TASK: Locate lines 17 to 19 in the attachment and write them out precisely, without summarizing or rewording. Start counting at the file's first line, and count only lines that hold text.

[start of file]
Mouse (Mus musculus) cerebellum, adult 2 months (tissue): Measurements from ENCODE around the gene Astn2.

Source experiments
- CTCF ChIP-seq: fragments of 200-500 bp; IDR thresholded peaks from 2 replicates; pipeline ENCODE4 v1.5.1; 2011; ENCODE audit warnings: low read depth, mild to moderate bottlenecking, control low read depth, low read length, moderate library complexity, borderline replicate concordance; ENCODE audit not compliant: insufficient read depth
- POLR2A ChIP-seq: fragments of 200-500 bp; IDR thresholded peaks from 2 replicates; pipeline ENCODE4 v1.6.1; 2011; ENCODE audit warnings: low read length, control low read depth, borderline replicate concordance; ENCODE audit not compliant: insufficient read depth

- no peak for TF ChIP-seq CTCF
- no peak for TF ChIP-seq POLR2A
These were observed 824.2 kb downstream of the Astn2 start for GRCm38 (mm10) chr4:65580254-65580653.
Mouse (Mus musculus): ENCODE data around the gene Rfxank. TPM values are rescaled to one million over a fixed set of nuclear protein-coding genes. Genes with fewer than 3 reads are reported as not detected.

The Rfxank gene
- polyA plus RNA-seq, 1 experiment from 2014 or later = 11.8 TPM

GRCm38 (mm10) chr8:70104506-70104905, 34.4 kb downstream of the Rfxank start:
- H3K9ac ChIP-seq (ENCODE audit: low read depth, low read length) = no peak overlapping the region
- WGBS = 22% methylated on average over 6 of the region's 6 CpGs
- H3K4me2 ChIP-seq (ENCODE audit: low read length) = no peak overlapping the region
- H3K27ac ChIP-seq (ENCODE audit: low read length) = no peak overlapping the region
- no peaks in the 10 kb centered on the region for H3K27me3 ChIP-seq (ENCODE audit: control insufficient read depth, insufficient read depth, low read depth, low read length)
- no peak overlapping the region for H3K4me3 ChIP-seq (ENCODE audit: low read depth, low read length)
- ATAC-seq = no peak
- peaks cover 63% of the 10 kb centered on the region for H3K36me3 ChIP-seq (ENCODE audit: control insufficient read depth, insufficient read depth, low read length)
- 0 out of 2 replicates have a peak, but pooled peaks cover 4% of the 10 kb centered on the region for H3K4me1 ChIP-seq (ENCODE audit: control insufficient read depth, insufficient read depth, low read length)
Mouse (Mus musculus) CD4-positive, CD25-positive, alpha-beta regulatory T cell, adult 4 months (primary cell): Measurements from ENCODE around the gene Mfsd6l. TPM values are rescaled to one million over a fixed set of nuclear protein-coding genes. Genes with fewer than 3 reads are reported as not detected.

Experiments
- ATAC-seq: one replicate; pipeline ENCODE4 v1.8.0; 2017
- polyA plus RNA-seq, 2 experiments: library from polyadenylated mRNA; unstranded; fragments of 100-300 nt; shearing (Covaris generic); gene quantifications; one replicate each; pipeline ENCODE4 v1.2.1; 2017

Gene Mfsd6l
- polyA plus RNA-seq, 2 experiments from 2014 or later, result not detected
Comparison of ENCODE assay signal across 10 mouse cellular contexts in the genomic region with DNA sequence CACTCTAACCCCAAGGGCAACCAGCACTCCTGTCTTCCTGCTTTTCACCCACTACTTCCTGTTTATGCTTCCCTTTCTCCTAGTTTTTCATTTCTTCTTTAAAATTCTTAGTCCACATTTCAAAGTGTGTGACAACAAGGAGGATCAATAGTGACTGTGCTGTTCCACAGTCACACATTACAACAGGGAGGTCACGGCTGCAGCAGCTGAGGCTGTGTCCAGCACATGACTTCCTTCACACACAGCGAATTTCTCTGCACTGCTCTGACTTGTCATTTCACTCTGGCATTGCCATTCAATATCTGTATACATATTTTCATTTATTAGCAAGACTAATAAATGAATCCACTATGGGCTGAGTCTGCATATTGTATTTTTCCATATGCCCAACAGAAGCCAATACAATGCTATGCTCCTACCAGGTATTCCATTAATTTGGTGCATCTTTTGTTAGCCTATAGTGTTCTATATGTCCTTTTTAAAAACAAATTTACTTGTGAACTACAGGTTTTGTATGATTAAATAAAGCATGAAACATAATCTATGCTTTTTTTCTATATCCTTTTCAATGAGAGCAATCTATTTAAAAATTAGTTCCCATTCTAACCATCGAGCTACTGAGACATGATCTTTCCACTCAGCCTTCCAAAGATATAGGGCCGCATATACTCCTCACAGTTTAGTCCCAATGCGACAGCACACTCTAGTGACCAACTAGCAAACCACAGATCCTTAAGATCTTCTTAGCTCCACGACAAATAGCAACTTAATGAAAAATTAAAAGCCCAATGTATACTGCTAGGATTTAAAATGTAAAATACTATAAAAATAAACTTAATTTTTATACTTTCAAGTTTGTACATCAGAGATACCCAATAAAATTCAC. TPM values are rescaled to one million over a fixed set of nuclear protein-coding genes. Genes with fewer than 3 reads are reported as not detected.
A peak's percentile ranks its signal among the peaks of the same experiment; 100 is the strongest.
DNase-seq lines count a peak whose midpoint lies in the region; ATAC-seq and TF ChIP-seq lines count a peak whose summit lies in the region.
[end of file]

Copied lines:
- no peak overlapping the region for H3K4me3 ChIP-seq (ENCODE audit: low read depth, low read length)
- ATAC-seq = no peak
- peaks cover 63% of the 10 kb centered on the region for H3K36me3 ChIP-seq (ENCODE audit: control insufficient read depth, insufficient read depth, low read length)